A lot of Americans do not know how ownership of stocks is handled. They think they personally own the stocks in their portfolios. They don’t.
There were investors in MF Global who thought they owned commodities. They didn’t.
Do you own gold and silver mining stocks? Or any stocks for that matter? Even if you say, “yes”, chances are you don’t really own them.
It is one of the dirtiest little secrets in the brokerage business. And 99.9% of people have no idea it is even being done to them. It’s called “street name registration” and it’s how the brokerage where you hold your stocks “registers” your shares. To save money and time, and to allow your shares to be included as assets that they can use to do what they want with, your brokerage never actually registers you as an owner of the shares.
Street name registration allows your broker to lend your shares to short sellers, thereby driving down the price of your own stocks. Additionally, this method allows your broker to “re-hypothecate” your assets–meaning it allows your broker to borrow money against your shares and speculate in the derivatives market.
These hidden risks are planting the seeds of tomorrow’s ultimate collapse – In which there may be a system-wide collapse of broker dealers, taking down millions of investors, and ensuring permanent non-recoverable losses to an entire generation!
Too extreme? Maybe. But considser this:
MF Global investors found out first hand just how secure their funds were. Most don’t realize it, but MF Global was a clearing house for both stocks and futures. Like many/most brokerages, they “invest” their own funds, often on a highly leveraged basis, to earn income. But, with the recent collapse of Greek government bonds and with MF Global’s highly leveraged position in them, MF Global was bankrupted in an instant.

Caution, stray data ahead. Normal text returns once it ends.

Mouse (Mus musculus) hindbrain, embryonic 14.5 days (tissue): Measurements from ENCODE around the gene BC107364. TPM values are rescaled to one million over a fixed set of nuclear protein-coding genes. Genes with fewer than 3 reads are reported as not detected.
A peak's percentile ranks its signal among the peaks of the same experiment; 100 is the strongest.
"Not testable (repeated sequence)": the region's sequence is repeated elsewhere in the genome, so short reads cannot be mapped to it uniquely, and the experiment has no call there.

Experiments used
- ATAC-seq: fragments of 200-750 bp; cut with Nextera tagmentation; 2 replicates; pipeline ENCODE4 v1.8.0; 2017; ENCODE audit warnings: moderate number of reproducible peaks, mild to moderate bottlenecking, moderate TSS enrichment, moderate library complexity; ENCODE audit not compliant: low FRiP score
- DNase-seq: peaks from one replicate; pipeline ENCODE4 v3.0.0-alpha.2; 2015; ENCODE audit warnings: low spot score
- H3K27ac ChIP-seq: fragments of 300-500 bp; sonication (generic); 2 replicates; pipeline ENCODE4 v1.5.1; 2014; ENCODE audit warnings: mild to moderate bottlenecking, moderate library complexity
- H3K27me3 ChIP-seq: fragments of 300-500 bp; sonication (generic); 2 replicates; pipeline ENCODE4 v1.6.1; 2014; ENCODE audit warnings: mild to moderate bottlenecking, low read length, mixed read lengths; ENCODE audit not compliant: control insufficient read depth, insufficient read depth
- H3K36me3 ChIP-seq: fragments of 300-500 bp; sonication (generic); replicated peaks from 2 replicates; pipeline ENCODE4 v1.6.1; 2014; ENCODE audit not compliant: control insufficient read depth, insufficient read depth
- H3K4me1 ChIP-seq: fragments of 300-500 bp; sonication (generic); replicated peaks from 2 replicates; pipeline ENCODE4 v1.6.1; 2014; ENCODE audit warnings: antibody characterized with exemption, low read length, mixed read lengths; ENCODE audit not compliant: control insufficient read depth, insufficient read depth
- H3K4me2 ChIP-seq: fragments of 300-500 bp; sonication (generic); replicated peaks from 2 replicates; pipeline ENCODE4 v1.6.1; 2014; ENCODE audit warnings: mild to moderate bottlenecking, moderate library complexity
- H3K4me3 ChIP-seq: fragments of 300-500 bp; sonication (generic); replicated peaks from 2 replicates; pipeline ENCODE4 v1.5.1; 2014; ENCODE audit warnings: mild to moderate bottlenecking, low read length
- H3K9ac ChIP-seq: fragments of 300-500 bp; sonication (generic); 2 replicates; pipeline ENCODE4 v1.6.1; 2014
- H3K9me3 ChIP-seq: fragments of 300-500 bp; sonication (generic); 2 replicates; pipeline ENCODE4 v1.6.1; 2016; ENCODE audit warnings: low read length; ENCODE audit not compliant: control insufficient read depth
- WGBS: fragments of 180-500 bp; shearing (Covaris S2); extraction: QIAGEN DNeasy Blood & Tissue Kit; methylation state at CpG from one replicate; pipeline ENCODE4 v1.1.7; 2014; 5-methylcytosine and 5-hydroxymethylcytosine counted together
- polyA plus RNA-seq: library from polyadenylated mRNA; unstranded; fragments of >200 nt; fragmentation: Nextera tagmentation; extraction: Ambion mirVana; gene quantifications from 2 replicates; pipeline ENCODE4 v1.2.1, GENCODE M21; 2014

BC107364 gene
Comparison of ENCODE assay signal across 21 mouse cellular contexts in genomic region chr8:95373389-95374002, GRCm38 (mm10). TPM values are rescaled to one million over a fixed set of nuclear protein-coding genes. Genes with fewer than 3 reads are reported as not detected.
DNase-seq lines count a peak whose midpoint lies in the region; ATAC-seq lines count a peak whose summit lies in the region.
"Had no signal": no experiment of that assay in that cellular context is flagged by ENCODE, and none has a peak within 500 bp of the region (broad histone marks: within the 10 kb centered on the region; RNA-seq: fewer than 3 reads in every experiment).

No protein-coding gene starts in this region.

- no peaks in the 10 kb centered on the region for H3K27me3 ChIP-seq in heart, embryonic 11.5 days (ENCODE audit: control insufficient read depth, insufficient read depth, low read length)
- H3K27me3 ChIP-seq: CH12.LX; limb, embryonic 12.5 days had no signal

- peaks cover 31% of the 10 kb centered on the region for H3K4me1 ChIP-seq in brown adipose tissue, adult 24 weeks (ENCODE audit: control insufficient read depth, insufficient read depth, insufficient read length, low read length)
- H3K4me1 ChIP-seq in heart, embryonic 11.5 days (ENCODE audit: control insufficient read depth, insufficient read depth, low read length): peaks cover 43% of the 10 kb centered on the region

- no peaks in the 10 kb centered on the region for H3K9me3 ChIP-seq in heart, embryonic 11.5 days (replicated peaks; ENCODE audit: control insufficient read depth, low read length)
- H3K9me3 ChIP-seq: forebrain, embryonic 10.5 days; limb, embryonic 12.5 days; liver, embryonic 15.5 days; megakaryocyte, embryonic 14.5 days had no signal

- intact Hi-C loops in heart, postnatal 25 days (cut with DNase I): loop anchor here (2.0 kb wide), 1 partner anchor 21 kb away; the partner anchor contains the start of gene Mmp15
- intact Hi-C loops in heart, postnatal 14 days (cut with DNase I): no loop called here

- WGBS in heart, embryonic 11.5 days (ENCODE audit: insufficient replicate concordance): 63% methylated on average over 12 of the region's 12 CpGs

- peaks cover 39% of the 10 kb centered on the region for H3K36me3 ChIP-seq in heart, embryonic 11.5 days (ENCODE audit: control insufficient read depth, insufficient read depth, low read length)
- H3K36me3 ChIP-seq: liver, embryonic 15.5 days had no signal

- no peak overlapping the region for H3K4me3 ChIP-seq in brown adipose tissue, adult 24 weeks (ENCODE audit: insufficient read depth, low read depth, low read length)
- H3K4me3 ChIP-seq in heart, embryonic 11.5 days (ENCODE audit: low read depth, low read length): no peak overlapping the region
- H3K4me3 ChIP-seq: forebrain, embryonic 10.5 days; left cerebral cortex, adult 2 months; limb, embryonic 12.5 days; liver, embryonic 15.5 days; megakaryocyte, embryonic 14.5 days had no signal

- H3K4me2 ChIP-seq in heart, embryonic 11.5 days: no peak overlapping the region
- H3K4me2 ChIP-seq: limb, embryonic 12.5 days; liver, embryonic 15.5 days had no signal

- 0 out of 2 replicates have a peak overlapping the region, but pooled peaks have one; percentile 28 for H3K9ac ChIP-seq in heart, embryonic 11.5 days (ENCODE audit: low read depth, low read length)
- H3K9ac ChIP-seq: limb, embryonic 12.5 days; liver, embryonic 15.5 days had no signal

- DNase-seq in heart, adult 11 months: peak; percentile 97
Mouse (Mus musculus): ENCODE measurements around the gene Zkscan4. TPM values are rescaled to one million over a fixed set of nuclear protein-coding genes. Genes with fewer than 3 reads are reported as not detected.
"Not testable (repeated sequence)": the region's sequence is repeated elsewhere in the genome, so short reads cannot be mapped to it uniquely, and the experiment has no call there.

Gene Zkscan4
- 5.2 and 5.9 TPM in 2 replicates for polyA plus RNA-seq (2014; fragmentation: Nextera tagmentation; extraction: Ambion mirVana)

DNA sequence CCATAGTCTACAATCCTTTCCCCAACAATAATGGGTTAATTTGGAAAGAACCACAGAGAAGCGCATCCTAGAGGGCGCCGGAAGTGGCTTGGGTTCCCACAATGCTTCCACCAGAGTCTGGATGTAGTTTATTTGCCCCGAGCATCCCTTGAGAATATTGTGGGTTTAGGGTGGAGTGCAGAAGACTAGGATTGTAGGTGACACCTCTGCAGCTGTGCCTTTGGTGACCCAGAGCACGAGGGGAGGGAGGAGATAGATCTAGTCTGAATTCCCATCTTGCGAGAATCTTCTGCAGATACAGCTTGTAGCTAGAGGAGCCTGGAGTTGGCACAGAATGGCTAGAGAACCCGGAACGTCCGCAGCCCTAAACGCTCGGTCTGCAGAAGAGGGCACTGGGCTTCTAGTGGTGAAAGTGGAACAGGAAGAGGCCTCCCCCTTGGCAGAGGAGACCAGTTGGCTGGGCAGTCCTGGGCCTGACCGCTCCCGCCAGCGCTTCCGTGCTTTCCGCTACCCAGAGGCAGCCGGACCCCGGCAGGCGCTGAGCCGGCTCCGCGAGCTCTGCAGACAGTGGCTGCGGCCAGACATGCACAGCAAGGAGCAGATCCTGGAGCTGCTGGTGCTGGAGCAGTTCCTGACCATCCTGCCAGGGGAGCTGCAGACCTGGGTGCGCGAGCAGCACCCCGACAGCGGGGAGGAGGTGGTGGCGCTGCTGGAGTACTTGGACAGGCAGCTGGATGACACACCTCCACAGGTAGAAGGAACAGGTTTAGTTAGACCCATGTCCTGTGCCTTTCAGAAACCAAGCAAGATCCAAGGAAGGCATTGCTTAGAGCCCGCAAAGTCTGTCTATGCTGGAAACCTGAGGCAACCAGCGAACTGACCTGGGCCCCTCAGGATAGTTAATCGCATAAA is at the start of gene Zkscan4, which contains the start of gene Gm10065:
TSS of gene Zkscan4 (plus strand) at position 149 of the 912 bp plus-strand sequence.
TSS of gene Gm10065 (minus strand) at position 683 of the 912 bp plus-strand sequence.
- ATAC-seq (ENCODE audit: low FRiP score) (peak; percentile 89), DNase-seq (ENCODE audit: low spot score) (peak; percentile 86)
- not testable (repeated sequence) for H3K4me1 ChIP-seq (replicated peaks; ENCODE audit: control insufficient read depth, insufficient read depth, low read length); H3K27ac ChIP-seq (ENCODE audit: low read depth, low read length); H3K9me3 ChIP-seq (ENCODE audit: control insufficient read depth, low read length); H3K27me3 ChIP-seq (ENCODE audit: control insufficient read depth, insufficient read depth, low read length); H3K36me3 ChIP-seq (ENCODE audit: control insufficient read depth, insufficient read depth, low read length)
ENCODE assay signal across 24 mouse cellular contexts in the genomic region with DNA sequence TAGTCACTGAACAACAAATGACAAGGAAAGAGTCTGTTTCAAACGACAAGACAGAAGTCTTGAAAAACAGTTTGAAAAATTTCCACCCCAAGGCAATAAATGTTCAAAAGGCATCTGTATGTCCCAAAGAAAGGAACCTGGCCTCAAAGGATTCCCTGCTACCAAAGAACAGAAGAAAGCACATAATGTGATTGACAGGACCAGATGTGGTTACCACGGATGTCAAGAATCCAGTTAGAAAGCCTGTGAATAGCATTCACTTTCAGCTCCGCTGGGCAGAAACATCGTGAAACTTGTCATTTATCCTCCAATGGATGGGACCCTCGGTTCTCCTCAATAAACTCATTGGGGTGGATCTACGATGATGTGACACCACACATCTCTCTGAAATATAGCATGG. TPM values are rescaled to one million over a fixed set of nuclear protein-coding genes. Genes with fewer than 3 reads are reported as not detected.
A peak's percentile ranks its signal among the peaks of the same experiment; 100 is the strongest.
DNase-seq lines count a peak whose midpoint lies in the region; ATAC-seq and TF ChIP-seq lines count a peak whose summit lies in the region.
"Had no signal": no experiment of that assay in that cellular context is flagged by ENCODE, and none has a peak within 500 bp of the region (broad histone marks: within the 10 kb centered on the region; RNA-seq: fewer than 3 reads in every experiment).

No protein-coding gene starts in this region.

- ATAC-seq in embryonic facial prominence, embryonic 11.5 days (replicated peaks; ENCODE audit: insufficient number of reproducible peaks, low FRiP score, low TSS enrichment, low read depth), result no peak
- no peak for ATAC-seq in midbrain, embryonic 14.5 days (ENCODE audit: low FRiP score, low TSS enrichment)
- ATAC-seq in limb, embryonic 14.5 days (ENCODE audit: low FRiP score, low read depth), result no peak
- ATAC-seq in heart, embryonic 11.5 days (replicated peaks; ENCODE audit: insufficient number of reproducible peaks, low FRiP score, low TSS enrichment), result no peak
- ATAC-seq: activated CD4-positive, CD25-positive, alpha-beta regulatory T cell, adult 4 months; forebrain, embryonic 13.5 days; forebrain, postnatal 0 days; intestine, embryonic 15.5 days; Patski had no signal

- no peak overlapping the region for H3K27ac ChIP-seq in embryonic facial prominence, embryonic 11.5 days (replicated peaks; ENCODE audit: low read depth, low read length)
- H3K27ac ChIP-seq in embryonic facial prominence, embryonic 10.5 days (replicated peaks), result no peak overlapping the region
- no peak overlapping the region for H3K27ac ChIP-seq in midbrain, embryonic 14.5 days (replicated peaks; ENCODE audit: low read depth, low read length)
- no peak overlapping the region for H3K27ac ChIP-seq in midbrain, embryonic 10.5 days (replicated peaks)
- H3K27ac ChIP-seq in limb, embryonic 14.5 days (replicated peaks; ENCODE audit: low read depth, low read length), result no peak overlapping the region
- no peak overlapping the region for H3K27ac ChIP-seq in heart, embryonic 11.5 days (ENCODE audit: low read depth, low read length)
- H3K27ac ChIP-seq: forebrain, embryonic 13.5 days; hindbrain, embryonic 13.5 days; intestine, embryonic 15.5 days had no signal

The problem is, they tried to cover their losses with their customer’s own funds. You see, unless your shares are registered in your own name – a process that isn’t that difficult or costly – your brokerage considers it as assets they can use for their own needs.
Plus, once a brokerage goes bankrupt (which is something we expect to happen very often over the coming years) if you hadn’t personally registered your shares then your shares go down as assets of the brokerage and are used to pay off their creditors.
In normal times, this does not happen. We are heading into abnormal times.
Some believe their stocks will be protected by the Securities Investor Protection Corporation (SIPC), which insures stocks accounts from broker collapse up to $500k for securities, and account cash balances up to $250k. But what if you have more than $250k in cash and/or more than $500k of securities in your account? What if one of the largest broker dealers in the country went bust, bringing down thousands of accounts and depleting the entire reserves of the SIPC? What if the SIPC itself goes bankrupt? What few people are aware of, is that the SIPC only carries about $1 billion in funds to cover investors! This means only one or two high profile broker dealer bankruptcies will be enough to completely wipe out the SIPC.
Some may claim the US government will bail out the SIPC to whatever extent needed. But what if two major broker dealers went bust while at the same time the US government suffers a major Treasury bond auction failure? This is all but a certainty in the coming years.
And the same thing applies in Canada to Canadian brokerages and Canadian stocks. The Canadian economy is intricately tied to the US. In fact, not many people are aware, but all that backs the Canadian dollar is the US dollar. The Canadian Government sold all its gold decades ago.
There is lots more to learn here. Read the full article.